As we get closer and closer to launch day, I’ve gotten a certain reoccurring reaction to the concept of Nuorikko, one brought on after any given audience gets over their idea of what a bridal gown is, and what the word “wedding” even means in 2017. Its both gratifying and surprising to me every time, as its a pretty good indicator that I’ve started to hit on something that, by definition, should be incredibly obvious, but is still a surprise to everyone I’ve talked about it with. A wide audience, from investors to friends to brides to the guests renting my spare bedroom on AirBnB, have the same questions:
“Wow, that’s so different/cool/unexpected! Why hasn’t anyone else done this??”
Hearing this sentiment repeatedly has led me to this blog post, in which I explain why bridal doesn’t have to mean “traditional bridal”. The bride is evolving, the customer is evolving; her experience should not be one where she’s stuck trying to re-create the previous generation’s expectations and norms of a one-size-fits-all wedding.
One of my favorite quotes, from a New York Times article that came out at basically the exact same moment I had finished rolling around the concept of Nuorikko and deciding that there was, in fact, a market for what I had in mind (read the original article here), is from a fellow bridal designer targeting a modern, savvy bride:
“The choice no longer needs a ‘bridal’ label. It should just be cool clothes.”
This is an exciting, groundbreaking statement, especially coming from a bridal designer, but it does not fully address what a modern bride is truly looking for. Yes, she wants a different experience. She wants to be allowed to “be herself”, and this is at the center of her entire motivation and drive for what she chooses as she plans her wedding, but if it were so easy to just go out and buy a dress to wear to her wedding, the industry would not exist.
It is, after all, still her wedding day. And regardless of what statistics are floated in the interwebs about the likelihood of any given marriage lasting past a certain milestone, there is no bride who embarks on the wedding planning journey thinking that this is not a momentous day, a once-in-a-lifetime day. And even though she is not looking to be a cookie cutter bride, she most definitely wants to look like a bride and not just someone in a pretty white dress that could have been purchased at the chain store down the street.
And now, I believe we’ve gotten to the heart of the bride’s motivation and emotional journey when she is shopping for her wedding gown:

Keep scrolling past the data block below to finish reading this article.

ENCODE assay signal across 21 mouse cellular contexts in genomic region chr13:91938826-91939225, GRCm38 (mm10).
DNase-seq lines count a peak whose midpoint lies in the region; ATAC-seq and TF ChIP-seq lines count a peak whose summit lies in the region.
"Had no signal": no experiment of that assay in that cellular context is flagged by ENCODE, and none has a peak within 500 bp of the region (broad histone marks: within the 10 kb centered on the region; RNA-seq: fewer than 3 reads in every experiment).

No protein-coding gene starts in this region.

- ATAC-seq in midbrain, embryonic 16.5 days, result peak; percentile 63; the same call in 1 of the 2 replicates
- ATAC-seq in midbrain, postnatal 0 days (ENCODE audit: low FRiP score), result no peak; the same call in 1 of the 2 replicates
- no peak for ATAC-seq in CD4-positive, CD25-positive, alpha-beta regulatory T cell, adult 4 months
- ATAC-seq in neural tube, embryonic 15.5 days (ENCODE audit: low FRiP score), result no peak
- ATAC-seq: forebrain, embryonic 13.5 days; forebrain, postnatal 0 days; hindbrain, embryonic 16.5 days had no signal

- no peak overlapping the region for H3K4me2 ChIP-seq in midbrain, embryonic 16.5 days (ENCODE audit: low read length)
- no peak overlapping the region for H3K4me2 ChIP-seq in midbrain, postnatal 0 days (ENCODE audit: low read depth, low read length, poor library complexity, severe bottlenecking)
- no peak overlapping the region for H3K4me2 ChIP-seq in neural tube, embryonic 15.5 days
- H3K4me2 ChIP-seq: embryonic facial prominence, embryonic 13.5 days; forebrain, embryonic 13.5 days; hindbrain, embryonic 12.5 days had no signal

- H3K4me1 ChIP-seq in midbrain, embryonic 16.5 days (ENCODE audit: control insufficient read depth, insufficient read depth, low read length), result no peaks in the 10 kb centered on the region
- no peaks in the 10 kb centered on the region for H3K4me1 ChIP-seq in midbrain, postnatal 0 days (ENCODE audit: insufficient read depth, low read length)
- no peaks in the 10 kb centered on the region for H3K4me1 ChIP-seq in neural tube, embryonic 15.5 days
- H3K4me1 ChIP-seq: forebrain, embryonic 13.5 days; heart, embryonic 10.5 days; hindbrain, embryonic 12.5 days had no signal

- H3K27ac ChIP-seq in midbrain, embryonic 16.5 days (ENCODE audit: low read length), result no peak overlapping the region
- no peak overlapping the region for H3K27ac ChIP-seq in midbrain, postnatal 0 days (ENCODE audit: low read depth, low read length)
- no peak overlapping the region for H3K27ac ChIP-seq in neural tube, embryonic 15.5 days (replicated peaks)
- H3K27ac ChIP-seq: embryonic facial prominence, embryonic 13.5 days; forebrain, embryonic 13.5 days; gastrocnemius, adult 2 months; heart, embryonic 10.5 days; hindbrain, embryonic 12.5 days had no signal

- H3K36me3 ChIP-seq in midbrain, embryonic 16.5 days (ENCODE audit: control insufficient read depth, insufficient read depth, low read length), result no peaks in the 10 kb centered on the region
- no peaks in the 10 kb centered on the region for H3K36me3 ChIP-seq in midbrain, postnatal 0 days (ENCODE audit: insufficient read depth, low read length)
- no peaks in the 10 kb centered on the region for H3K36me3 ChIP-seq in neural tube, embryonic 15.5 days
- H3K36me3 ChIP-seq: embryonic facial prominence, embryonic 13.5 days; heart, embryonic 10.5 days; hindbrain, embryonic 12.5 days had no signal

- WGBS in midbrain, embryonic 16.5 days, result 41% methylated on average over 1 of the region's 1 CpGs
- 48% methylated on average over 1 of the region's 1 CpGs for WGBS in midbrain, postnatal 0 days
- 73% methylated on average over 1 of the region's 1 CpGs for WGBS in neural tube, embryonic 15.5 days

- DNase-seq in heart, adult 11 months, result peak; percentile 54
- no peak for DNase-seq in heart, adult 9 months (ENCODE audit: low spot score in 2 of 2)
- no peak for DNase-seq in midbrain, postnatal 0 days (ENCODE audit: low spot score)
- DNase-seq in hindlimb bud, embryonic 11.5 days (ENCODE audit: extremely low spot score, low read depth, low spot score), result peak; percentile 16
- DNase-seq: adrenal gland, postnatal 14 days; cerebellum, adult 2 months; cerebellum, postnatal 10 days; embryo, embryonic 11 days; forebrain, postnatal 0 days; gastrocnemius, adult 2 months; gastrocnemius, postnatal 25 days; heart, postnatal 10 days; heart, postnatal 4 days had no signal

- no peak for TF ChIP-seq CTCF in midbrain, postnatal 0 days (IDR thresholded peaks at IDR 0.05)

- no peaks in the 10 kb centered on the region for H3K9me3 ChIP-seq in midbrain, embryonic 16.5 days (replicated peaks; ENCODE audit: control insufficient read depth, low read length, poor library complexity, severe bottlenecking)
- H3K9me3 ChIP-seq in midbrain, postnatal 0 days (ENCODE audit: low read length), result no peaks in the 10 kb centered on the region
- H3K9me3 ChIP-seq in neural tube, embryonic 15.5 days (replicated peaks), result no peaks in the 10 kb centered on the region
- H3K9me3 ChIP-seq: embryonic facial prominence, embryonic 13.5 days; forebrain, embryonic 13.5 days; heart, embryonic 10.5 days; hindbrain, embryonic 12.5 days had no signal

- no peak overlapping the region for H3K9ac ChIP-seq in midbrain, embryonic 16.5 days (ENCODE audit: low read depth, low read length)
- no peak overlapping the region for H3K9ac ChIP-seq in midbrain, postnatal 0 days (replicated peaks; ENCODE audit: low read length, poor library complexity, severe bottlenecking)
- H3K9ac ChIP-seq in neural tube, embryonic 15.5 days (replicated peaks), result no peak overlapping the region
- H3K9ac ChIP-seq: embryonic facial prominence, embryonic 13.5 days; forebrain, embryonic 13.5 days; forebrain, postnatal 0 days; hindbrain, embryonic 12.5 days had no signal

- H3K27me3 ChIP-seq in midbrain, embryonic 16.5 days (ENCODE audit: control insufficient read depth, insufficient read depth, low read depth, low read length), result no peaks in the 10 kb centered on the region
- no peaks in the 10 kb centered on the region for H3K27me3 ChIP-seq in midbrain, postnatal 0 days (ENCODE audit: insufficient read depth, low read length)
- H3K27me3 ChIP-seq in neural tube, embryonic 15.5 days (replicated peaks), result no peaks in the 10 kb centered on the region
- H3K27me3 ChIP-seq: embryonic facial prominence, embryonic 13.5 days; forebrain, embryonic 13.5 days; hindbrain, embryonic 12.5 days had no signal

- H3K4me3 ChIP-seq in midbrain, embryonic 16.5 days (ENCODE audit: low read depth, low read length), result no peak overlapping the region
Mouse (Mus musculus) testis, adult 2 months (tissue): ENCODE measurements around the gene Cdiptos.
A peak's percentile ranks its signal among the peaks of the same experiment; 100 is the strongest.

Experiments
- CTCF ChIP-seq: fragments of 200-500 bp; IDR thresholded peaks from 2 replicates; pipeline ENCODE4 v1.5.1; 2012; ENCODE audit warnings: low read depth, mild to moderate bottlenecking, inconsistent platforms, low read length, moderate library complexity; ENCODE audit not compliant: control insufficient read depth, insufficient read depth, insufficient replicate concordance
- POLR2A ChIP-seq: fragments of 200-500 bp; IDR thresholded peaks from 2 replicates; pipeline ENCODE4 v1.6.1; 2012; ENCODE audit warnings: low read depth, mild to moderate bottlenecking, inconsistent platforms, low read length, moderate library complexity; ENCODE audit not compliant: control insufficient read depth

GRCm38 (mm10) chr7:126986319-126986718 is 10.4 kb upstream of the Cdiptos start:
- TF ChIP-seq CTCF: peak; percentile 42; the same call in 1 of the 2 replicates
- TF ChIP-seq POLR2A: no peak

“How do I remain authentic to myself, as a bride?”
Answering this question poses a host of other questions, not least “How do I want to feel as a bride”, and “How do I want to look as a bride”, but I believe the center of a savvy girl’s gown search is about having the autonomy to find something that makes her feel incredibly special, and still intrinsically herself.
Anatomy of a Modern Bride
Let’s take a look at the basic features and makeup of the modern consumer:
- She has a brain. One she uses to online-research the heck out of most purchases, especially something as focal and momentous as a wedding gown.
- She has emotions. Ones that she wants to have tweaked by whatever she decides to wear in front of her friends and family and future partner.
- She has a body. A real one. Whether she is a size 2 or a size 20, she wants to be able to wear the outfit, not the other way around.
Anatomy of a Modern Gown
I’m not even going to go into all the ways that traditional bridal gowns fail to address these basic anatomical features of a bride. That’s another blog post entirely. What I will address is the fact that the future of the industry is not to move away from the concept of a bridal label. It is to give her choices and the ability to showcase her individuality on one of the most special days of her life.
There is a lot that Nuorikko is doing that is not traditional or standard, but there is a reason that its garnering such a strong reaction from brides and non-brides alike. It feels bridal. There is no doubt in your mind upon viewing the collection that it is meant for a walk down the aisle, yet many of the pieces can certainly be repurposed or re-styled after the big day into something special, but are wearable outside of the ceremony in a way that does not scream “Halloween”.
After all, its not every day a woman gets to be the bride, she absolutely should feel incredible and unique and entirely “herself” on that day. For some brides, that means buying the beaded, lace covered, or tulle gown. But for others, it means creating her own version of what it means to be a bride when she marries her chosen partner.
Be yourself, Nuorikko brides, in whatever way is most meaningful to you.